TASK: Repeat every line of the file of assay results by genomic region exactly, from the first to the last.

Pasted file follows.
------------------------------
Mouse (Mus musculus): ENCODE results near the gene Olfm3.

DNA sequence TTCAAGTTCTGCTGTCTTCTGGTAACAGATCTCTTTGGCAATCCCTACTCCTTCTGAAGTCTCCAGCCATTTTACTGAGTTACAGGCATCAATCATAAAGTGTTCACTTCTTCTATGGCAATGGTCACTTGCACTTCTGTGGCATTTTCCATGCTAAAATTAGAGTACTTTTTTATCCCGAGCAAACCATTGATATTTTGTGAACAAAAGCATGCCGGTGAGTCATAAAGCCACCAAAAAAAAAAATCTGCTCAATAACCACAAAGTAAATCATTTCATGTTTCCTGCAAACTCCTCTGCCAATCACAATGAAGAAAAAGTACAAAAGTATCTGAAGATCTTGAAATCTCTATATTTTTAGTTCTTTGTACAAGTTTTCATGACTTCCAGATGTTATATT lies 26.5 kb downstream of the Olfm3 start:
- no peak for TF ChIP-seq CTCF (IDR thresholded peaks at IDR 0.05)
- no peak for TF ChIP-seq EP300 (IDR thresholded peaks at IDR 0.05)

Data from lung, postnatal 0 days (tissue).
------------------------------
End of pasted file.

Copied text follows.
Mouse (Mus musculus): ENCODE results near the gene Olfm3.

DNA sequence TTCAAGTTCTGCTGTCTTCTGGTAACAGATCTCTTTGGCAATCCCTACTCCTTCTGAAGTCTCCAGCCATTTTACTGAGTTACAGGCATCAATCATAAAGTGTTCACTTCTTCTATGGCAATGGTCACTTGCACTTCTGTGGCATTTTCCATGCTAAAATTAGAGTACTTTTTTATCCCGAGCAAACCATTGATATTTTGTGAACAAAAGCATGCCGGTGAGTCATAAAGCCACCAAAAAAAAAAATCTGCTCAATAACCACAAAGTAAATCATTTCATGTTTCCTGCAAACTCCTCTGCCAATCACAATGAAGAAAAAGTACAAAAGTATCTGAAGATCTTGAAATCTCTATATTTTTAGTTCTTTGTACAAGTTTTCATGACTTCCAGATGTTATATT lies 26.5 kb downstream of the Olfm3 start:
- no peak for TF ChIP-seq CTCF (IDR thresholded peaks at IDR 0.05)
- no peak for TF ChIP-seq EP300 (IDR thresholded peaks at IDR 0.05)

Data from lung, postnatal 0 days (tissue).